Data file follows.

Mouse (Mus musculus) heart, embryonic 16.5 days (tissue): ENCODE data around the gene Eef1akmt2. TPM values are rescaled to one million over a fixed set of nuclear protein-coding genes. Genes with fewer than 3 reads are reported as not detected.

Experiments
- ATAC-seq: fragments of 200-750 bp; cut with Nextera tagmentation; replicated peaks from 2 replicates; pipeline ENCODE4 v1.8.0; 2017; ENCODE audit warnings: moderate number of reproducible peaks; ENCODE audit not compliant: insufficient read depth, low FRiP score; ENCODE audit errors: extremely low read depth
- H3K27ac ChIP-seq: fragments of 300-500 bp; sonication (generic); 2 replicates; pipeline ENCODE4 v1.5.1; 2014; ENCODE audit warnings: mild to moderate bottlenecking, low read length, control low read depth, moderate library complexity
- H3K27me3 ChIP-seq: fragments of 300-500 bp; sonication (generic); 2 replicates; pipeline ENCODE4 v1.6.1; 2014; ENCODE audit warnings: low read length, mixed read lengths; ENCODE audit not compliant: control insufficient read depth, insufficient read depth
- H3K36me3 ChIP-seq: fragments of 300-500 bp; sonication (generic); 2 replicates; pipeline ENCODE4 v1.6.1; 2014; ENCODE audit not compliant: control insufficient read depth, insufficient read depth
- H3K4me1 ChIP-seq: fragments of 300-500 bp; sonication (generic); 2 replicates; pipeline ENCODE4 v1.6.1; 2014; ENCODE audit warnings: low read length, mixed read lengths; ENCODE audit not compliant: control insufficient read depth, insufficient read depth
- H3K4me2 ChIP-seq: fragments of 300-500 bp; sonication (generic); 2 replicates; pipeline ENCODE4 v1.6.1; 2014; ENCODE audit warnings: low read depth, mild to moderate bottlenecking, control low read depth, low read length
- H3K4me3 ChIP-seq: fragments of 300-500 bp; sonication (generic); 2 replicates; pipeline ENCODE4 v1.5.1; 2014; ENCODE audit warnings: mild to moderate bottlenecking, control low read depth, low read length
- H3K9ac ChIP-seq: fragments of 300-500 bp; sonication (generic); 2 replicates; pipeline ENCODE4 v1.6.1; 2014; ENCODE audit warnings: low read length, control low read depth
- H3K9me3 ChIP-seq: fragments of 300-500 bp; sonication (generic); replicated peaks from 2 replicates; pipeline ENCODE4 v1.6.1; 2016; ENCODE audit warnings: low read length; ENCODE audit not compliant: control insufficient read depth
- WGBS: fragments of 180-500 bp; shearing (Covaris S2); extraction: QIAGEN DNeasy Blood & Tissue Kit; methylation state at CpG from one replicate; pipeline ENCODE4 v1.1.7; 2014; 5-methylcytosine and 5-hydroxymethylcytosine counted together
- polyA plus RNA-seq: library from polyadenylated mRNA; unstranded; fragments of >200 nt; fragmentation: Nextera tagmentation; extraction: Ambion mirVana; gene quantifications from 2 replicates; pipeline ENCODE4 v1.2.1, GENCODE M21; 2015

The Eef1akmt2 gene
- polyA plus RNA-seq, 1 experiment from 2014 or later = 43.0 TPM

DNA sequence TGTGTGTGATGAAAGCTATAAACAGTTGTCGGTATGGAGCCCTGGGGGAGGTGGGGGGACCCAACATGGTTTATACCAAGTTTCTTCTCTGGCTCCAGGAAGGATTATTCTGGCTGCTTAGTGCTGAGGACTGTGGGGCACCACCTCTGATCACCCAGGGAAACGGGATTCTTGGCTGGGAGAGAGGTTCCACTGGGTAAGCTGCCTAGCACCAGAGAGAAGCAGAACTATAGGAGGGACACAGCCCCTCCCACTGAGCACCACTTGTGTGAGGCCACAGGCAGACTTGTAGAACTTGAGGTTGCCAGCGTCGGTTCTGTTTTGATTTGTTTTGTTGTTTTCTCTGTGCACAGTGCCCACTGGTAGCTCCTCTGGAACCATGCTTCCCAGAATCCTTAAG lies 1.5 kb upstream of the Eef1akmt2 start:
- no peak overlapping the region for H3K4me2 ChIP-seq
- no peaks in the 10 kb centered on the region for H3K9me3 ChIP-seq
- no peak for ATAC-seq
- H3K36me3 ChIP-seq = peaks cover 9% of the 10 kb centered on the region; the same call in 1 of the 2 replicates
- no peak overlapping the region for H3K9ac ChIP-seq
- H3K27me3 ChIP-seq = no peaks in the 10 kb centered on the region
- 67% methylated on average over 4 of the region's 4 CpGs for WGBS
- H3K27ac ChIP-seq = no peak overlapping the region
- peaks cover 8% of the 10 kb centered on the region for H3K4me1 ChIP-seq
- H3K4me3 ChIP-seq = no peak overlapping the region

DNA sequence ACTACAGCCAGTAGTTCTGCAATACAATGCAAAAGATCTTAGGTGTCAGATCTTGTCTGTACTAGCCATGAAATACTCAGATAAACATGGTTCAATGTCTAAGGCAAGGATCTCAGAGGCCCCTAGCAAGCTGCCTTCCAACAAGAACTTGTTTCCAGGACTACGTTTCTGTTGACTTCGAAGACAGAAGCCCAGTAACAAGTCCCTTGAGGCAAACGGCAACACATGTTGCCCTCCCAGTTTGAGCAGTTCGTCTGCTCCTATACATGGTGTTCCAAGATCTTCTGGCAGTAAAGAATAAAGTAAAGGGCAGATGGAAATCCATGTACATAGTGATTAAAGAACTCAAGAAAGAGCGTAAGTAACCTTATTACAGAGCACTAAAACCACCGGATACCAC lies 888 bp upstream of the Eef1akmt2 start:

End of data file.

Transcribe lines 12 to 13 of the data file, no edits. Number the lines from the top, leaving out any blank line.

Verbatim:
- WGBS: fragments of 180-500 bp; shearing (Covaris S2); extraction: QIAGEN DNeasy Blood & Tissue Kit; methylation state at CpG from one replicate; pipeline ENCODE4 v1.1.7; 2014; 5-methylcytosine and 5-hydroxymethylcytosine counted together
- polyA plus RNA-seq: library from polyadenylated mRNA; unstranded; fragments of >200 nt; fragmentation: Nextera tagmentation; extraction: Ambion mirVana; gene quantifications from 2 replicates; pipeline ENCODE4 v1.2.1, GENCODE M21; 2015